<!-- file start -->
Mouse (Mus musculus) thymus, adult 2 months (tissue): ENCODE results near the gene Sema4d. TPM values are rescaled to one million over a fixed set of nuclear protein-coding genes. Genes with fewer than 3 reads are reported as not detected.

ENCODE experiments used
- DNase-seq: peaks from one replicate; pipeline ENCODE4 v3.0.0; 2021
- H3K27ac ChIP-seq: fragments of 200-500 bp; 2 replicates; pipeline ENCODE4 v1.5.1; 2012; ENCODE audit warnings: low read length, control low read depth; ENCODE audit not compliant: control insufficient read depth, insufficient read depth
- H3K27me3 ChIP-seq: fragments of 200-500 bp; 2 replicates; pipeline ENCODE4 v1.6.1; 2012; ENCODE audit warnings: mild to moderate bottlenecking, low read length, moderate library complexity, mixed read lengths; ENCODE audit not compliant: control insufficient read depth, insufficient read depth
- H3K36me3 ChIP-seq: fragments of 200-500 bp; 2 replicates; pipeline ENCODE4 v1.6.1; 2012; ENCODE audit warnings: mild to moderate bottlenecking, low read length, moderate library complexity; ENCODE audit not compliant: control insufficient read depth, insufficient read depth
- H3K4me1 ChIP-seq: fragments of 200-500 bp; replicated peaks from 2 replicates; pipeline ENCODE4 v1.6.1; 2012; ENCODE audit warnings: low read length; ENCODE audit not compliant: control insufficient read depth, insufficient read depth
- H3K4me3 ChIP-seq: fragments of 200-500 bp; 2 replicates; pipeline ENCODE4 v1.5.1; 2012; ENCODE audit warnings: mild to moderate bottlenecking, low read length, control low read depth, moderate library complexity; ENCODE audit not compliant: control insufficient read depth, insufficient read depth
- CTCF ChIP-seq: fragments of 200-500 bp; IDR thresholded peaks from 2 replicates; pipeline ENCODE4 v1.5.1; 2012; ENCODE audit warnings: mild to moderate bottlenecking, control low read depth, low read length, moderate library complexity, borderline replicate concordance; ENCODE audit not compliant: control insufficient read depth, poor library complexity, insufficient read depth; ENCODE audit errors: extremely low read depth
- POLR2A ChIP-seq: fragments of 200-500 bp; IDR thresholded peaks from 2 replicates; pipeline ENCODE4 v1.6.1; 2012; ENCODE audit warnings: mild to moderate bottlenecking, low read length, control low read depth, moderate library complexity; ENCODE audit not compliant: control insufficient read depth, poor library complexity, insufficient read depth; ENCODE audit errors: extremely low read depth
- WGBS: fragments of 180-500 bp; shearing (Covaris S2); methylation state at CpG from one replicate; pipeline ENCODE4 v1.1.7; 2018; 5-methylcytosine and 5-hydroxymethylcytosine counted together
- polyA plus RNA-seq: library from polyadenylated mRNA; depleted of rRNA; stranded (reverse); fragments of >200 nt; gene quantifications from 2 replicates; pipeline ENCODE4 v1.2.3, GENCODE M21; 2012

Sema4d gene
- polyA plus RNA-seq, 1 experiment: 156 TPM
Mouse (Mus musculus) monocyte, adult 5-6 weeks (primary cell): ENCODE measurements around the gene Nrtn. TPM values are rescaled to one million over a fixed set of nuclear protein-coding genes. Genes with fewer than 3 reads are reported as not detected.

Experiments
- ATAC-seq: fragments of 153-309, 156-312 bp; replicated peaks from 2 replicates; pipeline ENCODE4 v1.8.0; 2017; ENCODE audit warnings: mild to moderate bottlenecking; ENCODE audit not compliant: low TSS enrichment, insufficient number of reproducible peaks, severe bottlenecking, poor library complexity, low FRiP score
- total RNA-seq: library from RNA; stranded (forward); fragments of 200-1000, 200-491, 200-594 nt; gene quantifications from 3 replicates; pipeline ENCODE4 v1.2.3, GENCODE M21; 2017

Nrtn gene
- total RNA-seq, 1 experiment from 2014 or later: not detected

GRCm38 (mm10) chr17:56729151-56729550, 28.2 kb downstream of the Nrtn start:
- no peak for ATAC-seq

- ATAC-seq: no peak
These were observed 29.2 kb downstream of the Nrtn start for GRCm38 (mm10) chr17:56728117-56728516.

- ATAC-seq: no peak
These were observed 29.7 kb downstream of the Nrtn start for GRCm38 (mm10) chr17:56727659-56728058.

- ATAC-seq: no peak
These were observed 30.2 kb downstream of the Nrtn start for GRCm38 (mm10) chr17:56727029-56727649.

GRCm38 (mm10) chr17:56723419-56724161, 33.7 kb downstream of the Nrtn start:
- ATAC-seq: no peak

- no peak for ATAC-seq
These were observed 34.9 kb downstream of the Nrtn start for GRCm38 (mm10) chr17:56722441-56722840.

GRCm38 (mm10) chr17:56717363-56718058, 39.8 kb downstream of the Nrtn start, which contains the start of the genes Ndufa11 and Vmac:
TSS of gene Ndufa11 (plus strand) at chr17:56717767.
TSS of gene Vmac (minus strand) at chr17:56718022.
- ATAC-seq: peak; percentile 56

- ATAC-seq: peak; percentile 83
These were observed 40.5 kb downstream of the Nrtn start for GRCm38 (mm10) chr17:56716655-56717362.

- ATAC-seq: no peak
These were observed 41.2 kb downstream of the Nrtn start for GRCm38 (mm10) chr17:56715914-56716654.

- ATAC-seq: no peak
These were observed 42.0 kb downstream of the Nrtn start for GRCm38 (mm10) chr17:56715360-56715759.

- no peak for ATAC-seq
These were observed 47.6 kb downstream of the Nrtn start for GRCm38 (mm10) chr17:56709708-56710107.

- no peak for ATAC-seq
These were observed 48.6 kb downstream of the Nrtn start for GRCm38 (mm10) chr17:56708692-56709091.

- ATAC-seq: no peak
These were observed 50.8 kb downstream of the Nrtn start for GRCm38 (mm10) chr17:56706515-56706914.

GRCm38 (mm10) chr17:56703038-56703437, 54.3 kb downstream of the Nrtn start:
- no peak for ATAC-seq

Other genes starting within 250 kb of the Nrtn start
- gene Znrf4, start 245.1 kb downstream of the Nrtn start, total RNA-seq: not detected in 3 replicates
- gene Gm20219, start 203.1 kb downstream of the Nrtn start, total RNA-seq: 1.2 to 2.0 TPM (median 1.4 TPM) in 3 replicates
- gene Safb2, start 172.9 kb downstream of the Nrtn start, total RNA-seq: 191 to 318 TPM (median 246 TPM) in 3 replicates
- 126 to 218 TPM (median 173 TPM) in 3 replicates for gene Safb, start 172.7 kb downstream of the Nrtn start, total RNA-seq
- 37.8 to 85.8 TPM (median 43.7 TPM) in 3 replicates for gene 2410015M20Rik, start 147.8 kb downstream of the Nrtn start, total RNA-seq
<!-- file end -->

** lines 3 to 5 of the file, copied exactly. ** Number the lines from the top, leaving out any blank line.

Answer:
- DNase-seq: peaks from one replicate; pipeline ENCODE4 v3.0.0; 2021
- H3K27ac ChIP-seq: fragments of 200-500 bp; 2 replicates; pipeline ENCODE4 v1.5.1; 2012; ENCODE audit warnings: low read length, control low read depth; ENCODE audit not compliant: control insufficient read depth, insufficient read depth
- H3K27me3 ChIP-seq: fragments of 200-500 bp; 2 replicates; pipeline ENCODE4 v1.6.1; 2012; ENCODE audit warnings: mild to moderate bottlenecking, low read length, moderate library complexity, mixed read lengths; ENCODE audit not compliant: control insufficient read depth, insufficient read depth